Remembering our friend Ruth Hazen, 1919-2012

(The following is a reprint of an article Allison wrote about the passing of our dear friend Ruth Hazen, and the impact she had on us and this organization.)

Ruth and Peter

About 10 years ago, an article appeared in The Gainesville Sun focusing on Steve Blay and his work with Friends Across the Ages. A few days later, a lady named Ruth Hazen called. She was a member of another Gainesville area nursing home volunteer group called the Nursing Home Volunteer Auxiliary, and she was wondering if there was some way we could combine our efforts. Friends was a rather new organization which Steve and I had started only three years before. The NHVA, on the other hand, was well established, having been founded through the Gainesville Woman’s club in 1983. Ruth felt that joining the fresh energy of Friends with the experience of the NHVA would be a perfect combination. A couple of months later, Ruth’s idea was realized: in May of 2002, the two groups merged together under the name Friends Across the Ages. A new board of directors was formed, and the first board meeting took place at Ruth’s home. That was the beginning of Steve’s and my friendship with her.

I can still remember how gracious she was at that first board meeting. I was a little nervous about what she would think of us. Here was this elegant lady in her early 80’s, a beautiful woman in every sense of the word, with silver hair, pink cheeks, and kind brown eyes—and the most generous spirit imaginable. She had been retired for a long time, and had spent the past 20 years or so doing manicures each week at one of the local nursing homes, because, as she put it, “everyone deserves to feel pretty.” She made everyone present feel very welcome in her home, and what could have been a rather awkward gathering instead felt energizing and hopeful. She never seemed to have any trouble with the fact that Steve and I were in such a different places in life than she or that our backgrounds differed from hers. She treated everyone she met with the same respectful, gentle, sweet manner.

Over the years I have said many times that “I want to be like Ruth when I grow up”—and in this I was not alone. Ruth was admired by almost all of her acquaintances, and rightfully so. She lived her life with such energy and vitality. She went to the gym nearly every day to keep her body in shape because she did not wish to become a burden to others. She drove herself for visits to her mountain cabin in North Carolina through dirt roads right up until a few years before she died. She continued her volunteer work at the nursing home for as long as she could, only stopping a couple of years ago when pain in her leg made it difficult to carry on. She served on the board of Friends until 2006, at which time she retired from the board but was designated an “honorary lifetime board member” because of the inspiration and vision she had given us all.

Ruth adored babies, and was delighted when our son Peter was born in late 2005. I can still remember how Ruth’s eyes lit up when she first saw him, and her arms went out, immediately wanting to hold the baby. The picture above is Ruth with Peter, just before her 86th birthday and his 1st birthday. Peter—and later his sister Annie—called her “Grandma Ruth” and it just seemed to fit. We would stop by and visit her every so often and she would offer the kids sweets and show them the birds and flowers in her backyard. She would pick up whoever was the baby at the time and say “I’m going to get your sugar” and kiss them just under the ear while they giggled and screamed with delight. We will always remember and treasure those times.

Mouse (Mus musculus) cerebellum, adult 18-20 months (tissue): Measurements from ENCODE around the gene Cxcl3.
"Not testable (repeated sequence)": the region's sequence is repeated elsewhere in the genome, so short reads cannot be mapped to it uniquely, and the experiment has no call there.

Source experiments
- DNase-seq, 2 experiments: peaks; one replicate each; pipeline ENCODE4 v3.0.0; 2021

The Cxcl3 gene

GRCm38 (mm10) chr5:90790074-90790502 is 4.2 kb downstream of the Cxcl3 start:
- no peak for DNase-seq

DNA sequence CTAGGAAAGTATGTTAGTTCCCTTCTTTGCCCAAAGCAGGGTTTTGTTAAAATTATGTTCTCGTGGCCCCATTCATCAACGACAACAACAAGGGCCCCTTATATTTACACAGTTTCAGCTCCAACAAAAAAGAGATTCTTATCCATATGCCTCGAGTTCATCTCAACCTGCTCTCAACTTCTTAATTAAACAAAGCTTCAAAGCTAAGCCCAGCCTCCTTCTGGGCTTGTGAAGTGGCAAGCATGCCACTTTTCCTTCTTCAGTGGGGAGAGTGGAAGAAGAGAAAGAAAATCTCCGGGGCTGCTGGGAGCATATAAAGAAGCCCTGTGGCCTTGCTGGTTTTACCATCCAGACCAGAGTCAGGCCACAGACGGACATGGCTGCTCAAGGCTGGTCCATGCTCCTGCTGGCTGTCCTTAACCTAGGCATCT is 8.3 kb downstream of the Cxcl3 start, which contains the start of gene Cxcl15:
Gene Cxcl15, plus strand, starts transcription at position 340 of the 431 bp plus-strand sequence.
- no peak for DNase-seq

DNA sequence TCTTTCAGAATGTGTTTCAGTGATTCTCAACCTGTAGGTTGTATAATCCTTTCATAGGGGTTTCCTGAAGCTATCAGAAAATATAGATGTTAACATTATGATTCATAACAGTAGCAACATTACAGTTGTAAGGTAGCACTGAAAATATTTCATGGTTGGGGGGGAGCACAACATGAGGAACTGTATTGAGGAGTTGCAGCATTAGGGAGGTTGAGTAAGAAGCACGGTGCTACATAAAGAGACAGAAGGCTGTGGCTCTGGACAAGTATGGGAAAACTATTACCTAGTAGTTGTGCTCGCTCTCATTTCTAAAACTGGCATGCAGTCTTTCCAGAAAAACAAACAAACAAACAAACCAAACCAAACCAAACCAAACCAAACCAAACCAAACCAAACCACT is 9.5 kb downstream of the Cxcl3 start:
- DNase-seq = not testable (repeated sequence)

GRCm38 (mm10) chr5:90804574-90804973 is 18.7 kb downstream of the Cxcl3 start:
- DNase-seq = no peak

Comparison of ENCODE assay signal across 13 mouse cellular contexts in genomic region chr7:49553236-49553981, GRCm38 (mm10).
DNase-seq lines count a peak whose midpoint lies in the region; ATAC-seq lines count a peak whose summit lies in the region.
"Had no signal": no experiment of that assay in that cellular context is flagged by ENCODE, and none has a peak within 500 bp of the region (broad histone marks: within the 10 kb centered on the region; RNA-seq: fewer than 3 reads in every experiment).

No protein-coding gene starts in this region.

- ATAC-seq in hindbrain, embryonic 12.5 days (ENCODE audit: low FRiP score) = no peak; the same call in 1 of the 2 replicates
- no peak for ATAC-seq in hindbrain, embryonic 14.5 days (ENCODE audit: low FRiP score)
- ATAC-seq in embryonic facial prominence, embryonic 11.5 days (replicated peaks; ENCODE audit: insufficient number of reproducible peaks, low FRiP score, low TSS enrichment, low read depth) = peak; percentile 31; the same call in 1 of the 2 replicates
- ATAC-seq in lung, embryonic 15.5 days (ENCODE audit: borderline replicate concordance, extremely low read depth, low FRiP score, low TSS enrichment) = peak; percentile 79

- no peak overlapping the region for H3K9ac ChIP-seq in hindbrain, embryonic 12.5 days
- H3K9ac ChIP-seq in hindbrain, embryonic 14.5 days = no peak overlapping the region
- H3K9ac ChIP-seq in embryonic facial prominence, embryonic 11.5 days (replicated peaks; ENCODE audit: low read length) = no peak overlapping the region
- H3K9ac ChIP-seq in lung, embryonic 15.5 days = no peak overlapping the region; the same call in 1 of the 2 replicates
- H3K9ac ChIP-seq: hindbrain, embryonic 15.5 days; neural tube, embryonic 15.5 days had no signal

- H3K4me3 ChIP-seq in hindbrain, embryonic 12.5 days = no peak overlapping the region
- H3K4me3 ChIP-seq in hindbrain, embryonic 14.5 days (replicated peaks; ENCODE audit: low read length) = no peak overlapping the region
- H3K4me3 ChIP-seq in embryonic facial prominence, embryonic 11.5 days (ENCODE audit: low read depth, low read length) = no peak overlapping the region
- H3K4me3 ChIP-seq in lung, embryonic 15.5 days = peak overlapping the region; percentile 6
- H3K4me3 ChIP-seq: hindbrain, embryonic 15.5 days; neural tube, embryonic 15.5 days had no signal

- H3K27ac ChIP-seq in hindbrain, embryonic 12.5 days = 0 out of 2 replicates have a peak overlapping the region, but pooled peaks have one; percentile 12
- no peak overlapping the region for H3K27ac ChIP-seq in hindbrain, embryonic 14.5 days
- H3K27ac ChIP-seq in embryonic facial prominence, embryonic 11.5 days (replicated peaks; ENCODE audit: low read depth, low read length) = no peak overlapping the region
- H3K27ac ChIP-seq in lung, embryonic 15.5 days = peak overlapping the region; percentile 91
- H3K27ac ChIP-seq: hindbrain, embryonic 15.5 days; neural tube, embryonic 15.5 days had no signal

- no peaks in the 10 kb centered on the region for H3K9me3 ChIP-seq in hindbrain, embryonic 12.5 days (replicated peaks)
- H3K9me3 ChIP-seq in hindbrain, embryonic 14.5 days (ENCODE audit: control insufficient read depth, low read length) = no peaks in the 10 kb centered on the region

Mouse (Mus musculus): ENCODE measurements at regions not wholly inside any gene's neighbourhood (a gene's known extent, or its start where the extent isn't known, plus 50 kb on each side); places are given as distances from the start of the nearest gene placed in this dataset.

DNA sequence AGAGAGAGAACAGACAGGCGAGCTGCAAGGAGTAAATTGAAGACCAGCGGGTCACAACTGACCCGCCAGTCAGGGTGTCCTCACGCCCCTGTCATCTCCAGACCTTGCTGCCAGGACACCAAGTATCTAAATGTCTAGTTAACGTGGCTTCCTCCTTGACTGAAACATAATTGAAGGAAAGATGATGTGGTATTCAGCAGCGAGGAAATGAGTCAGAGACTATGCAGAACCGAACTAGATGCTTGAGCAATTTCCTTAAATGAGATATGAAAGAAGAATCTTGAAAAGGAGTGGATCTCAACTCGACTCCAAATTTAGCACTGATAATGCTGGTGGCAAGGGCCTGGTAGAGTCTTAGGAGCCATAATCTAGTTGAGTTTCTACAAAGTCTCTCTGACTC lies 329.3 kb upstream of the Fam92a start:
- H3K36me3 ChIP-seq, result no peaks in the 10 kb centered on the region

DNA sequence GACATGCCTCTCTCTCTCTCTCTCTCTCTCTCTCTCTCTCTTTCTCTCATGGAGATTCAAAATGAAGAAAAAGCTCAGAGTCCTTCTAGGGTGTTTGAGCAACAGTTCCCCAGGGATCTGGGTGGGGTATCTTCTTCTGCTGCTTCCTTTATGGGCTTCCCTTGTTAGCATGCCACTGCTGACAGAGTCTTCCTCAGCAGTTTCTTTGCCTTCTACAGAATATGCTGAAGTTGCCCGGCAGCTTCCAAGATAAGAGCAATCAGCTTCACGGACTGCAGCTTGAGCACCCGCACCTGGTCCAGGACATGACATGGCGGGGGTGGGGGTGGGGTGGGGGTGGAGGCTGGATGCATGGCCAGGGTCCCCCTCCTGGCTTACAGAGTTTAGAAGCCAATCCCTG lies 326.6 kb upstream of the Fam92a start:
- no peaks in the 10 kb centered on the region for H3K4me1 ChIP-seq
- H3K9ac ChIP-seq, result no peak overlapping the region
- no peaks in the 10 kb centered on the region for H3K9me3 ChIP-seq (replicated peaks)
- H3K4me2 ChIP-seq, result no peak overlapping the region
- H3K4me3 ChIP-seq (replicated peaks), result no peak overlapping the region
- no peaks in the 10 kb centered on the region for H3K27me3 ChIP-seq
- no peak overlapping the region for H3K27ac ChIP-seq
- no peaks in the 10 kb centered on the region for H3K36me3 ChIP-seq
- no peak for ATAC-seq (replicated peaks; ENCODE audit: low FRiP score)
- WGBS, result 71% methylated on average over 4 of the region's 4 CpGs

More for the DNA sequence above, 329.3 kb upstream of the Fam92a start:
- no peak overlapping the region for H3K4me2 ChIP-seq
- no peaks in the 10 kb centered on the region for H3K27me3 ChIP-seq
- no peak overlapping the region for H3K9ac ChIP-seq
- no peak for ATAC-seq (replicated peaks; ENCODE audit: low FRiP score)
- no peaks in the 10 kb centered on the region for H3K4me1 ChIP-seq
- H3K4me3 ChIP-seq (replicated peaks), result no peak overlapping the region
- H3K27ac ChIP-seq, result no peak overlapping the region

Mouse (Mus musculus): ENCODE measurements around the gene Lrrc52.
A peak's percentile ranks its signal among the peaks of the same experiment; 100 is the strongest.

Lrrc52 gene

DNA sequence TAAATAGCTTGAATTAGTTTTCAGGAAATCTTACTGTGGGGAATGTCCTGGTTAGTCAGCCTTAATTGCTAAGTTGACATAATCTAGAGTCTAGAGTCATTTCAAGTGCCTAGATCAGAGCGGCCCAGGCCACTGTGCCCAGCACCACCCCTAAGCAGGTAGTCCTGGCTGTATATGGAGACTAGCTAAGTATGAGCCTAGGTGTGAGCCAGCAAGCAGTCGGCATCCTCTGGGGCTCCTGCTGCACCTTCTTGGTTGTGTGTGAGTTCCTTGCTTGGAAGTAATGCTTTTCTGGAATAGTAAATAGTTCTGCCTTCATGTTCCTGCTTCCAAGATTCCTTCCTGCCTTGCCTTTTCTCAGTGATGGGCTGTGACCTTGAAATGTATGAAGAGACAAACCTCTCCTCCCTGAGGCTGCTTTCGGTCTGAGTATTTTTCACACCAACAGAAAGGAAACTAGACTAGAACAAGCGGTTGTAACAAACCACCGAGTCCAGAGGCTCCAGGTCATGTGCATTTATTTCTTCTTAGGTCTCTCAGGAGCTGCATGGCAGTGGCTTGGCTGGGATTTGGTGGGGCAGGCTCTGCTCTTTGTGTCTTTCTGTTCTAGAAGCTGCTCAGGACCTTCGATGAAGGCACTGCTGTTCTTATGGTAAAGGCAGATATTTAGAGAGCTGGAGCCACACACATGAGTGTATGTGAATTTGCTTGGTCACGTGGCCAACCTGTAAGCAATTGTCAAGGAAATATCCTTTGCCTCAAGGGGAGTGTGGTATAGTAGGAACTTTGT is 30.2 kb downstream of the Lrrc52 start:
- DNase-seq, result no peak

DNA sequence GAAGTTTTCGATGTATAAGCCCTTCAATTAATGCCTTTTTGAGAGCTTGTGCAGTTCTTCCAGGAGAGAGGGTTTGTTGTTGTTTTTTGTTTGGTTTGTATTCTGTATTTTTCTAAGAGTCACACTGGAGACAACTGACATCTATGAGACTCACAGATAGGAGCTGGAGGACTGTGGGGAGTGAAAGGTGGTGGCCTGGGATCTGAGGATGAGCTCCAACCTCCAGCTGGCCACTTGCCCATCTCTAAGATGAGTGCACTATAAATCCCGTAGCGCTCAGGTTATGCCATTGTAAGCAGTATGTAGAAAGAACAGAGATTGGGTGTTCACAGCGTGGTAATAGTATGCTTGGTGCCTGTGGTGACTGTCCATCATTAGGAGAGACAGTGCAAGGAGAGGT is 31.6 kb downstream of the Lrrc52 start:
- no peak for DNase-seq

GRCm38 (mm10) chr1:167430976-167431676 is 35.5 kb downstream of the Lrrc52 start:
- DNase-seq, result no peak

How blessed we were that Ruth came into our lives all those years ago. How lucky we were to know someone of such integrity, vision, and grace. How sad we were to lose her this February. We will miss her so much. But we will try to learn from her example and to live as she lived, with vitality, generosity, faith, and love. She has left an incredible legacy and we will do our best to honor it.

You Kiss Your Mother With That Mouth?

There is a resident named Marie that yells every obscenity in the book at me every time she sees me.  She even knows my name.  Whenever she sees me she starts out, “Steve, get your %^&$#@  @#% and furthermore #$%^#%^ $%^ $% #&$# % ^&$#  %^&$@” and every other word cannot be repeated here due to standards of decency.  I have no idea what I did to her to deserve that.

True story, she even yelled at one of the staff members, Dawn, and we found out later it was because she thought she had heard that Dawn was my wife.  That information was inaccurate but poor Dawn paid the price for it anyway.

Whenever I see Marie I think of a story that will sound familiar to some of you.  It was told quite often by Fr. John Gillespie, my pastor for 20 years, who I know is beloved to many of you on this list.

Once there was a very old man who used to meditate early every morning on the bank of the Ganges River in India.  One morning, having finished his meditation, he opened his eyes and saw a scorpion floating in the water. He reached out his hand to rescue the scorpion and was stung by it. He reached out again and was stung again. He reached out a third time and was stung yet again. A passerby yelled at him, “Fool! Why do you keep trying to rescue this scorpion whose only gratitude is to sting you?” The old man replied, “It is the nature of the scorpion to sting.  Mine is to save.  Am I to lose myself on the banks of this sacred river?”

Yep, if you’re looking for scorpions, there’s a good bet you’ll find some at the nursing home.  The aforementioned Marie is a good start.

Then there are some of the people that work there.  You volunteers know the ones I’m talking about — the “bad apples” – the nurses and CNAs that make you feel like you’re a nuisance, meddling, and just generally making their job more difficult.  I’ve had two Administrators at a certain nursing home in town scold me about where I locked up my bike – but they don’t even provide a bike rack there!